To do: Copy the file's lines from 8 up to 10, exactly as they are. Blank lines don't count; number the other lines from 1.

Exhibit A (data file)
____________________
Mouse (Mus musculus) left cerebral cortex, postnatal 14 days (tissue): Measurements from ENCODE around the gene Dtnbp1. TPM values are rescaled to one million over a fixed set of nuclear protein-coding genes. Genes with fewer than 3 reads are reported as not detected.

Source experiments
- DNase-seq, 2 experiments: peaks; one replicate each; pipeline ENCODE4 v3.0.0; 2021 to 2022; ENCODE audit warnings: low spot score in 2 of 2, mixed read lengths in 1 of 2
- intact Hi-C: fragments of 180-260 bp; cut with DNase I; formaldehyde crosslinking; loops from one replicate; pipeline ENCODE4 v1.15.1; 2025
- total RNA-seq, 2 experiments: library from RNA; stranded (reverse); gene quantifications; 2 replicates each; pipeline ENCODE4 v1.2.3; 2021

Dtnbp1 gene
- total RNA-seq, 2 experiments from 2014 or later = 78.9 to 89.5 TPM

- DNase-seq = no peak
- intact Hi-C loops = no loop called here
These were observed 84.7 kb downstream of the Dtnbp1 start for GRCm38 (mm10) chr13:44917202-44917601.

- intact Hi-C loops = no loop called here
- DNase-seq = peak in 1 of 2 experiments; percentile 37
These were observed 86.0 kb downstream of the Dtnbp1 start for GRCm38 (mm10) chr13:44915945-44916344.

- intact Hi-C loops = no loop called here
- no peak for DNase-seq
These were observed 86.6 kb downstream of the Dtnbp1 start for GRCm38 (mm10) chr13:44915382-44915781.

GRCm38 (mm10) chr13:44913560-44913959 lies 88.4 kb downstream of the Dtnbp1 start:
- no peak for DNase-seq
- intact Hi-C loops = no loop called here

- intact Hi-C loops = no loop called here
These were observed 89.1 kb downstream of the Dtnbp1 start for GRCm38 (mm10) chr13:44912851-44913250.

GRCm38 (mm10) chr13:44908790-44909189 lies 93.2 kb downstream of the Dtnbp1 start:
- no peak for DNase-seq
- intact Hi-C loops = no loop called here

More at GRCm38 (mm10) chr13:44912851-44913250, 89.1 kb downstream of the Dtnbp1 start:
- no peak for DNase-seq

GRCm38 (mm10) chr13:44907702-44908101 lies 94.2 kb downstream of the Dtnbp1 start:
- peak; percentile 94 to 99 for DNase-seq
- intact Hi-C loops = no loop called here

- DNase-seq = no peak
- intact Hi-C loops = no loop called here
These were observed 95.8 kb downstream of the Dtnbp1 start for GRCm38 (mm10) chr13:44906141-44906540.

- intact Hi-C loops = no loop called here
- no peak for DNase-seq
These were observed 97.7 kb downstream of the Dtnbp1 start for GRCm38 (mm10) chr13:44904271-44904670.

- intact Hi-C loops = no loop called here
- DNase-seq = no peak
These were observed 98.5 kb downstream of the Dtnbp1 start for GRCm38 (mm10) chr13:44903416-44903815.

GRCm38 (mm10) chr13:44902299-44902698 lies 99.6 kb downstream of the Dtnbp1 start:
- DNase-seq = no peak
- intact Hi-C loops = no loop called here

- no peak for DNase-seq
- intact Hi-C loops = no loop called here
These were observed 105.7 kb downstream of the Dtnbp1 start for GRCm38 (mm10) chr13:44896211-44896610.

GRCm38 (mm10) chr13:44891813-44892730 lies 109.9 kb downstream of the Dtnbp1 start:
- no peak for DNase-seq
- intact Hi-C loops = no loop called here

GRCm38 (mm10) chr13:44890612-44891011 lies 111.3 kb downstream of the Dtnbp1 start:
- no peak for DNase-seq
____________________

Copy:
- DNase-seq = no peak
- intact Hi-C loops = no loop called here
These were observed 84.7 kb downstream of the Dtnbp1 start for GRCm38 (mm10) chr13:44917202-44917601.